Hackers infiltrate PHP servers to inject a backdoor into the programming language

In a recent supply chain attack, threat actors managed to compromise the official Github repository of PHP, manipulating the code base to send malicious acknowledgments to the php-sc Git repository, maintained by the repository’s developers on their git.pho.net server.

Apparently, the malicious hackers signed these confirmations as if they had been developed by Rasmus Ledorf and Nikita Popov, official PHP maintainers.

For the cybersecurity community this is a serious problem, as PHP remains the most popular server-side programming language in the world, operating on around 795 websites around the world.

In malicious acknowledgments, threat actors posted a mysterious upstream change, making the malicious changes under the pretext that it was a small typographical fix: “When analyzing line 370 added where the zend_eval_string function is called, the code actually delivers a backdoor to perform remote code execution (RCE) easily on a website running vulnerable versions of PHP”, mentions the report.

In this regard, PHP developer Nikita Popov mentioned: “The first confirmation was found just a few hours after being performed as part of routine reviews; the malicious origin of these changes was detected and reversed immediately.” These changes were made with the signature of PHP creator Rasmus Ledorf.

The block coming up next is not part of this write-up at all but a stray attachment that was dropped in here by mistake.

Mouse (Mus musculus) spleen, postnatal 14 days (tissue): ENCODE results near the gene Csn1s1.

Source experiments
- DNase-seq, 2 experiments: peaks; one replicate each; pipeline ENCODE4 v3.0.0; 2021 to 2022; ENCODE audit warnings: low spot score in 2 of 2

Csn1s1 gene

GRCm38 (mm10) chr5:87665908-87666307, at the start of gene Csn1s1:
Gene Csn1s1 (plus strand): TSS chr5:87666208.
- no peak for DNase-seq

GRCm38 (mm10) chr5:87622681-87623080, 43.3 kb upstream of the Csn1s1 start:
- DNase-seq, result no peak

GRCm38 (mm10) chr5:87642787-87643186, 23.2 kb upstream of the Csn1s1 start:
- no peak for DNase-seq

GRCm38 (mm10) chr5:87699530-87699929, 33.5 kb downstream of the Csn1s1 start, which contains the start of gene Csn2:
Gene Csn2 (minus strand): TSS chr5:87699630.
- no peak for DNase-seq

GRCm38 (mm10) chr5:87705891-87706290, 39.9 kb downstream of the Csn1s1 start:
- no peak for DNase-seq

This is really not something out of the ordinary, because with source versioning systems like Git, it is possible to sign a confirmation as coming from anyone else locally and then upload the forged commit to the remote Git server, giving the impression that it has been signed by an authorized user.

As a security measure, PHP maintainers decided to migrate the official PHP source code repository to GitHub: “While research is still ongoing, we have decided that maintaining our own git infrastructure is an unnecessary security risk, and that we will discontinue the git.php.net server; Finally, the repositories on GitHub, which used to be just mirrors, will become canonical,” concludes the maintainers’ message.

From now on, those interested in contributing to the PHP project should be added as part of the PHP organization on GitHub. Instructions on that are provided in the same security announcement. It should be noted that to be a member of your organization, you must have two-factor authentication (2FA) enabled in your GitHub account.

To learn more about information security risks, malware variants, vulnerabilities and information technologies, feel free to access the International Institute of Cyber Security (IICS) websites.